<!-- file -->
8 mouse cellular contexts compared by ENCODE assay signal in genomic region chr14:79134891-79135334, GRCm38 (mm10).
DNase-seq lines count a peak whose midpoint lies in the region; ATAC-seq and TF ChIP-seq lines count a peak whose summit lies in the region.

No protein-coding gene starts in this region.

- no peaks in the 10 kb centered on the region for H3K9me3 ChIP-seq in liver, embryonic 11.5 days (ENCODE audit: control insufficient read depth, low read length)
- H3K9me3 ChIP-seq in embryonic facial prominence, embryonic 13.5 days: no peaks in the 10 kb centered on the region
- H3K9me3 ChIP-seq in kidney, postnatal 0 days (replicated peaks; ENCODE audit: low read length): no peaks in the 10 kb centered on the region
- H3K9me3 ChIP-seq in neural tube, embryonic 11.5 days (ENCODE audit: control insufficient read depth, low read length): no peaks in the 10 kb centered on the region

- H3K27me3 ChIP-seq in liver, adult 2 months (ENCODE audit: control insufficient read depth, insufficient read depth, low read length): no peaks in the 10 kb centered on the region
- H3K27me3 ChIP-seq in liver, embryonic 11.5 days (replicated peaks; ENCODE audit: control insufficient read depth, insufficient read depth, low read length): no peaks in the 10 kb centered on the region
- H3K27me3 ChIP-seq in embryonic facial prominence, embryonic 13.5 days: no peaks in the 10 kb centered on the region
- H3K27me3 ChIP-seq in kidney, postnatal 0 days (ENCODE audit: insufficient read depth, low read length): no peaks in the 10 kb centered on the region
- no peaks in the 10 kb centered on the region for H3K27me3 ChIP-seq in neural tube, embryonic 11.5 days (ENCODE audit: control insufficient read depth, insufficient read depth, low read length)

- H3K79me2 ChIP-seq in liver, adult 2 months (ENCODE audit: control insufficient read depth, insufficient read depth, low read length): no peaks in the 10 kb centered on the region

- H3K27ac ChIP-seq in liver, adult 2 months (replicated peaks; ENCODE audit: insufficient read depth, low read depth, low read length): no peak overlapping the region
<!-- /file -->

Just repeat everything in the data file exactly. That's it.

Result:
8 mouse cellular contexts compared by ENCODE assay signal in genomic region chr14:79134891-79135334, GRCm38 (mm10).
DNase-seq lines count a peak whose midpoint lies in the region; ATAC-seq and TF ChIP-seq lines count a peak whose summit lies in the region.

No protein-coding gene starts in this region.

- no peaks in the 10 kb centered on the region for H3K9me3 ChIP-seq in liver, embryonic 11.5 days (ENCODE audit: control insufficient read depth, low read length)
- H3K9me3 ChIP-seq in embryonic facial prominence, embryonic 13.5 days: no peaks in the 10 kb centered on the region
- H3K9me3 ChIP-seq in kidney, postnatal 0 days (replicated peaks; ENCODE audit: low read length): no peaks in the 10 kb centered on the region
- H3K9me3 ChIP-seq in neural tube, embryonic 11.5 days (ENCODE audit: control insufficient read depth, low read length): no peaks in the 10 kb centered on the region

- H3K27me3 ChIP-seq in liver, adult 2 months (ENCODE audit: control insufficient read depth, insufficient read depth, low read length): no peaks in the 10 kb centered on the region
- H3K27me3 ChIP-seq in liver, embryonic 11.5 days (replicated peaks; ENCODE audit: control insufficient read depth, insufficient read depth, low read length): no peaks in the 10 kb centered on the region
- H3K27me3 ChIP-seq in embryonic facial prominence, embryonic 13.5 days: no peaks in the 10 kb centered on the region
- H3K27me3 ChIP-seq in kidney, postnatal 0 days (ENCODE audit: insufficient read depth, low read length): no peaks in the 10 kb centered on the region
- no peaks in the 10 kb centered on the region for H3K27me3 ChIP-seq in neural tube, embryonic 11.5 days (ENCODE audit: control insufficient read depth, insufficient read depth, low read length)

- H3K79me2 ChIP-seq in liver, adult 2 months (ENCODE audit: control insufficient read depth, insufficient read depth, low read length): no peaks in the 10 kb centered on the region

- H3K27ac ChIP-seq in liver, adult 2 months (replicated peaks; ENCODE audit: insufficient read depth, low read depth, low read length): no peak overlapping the region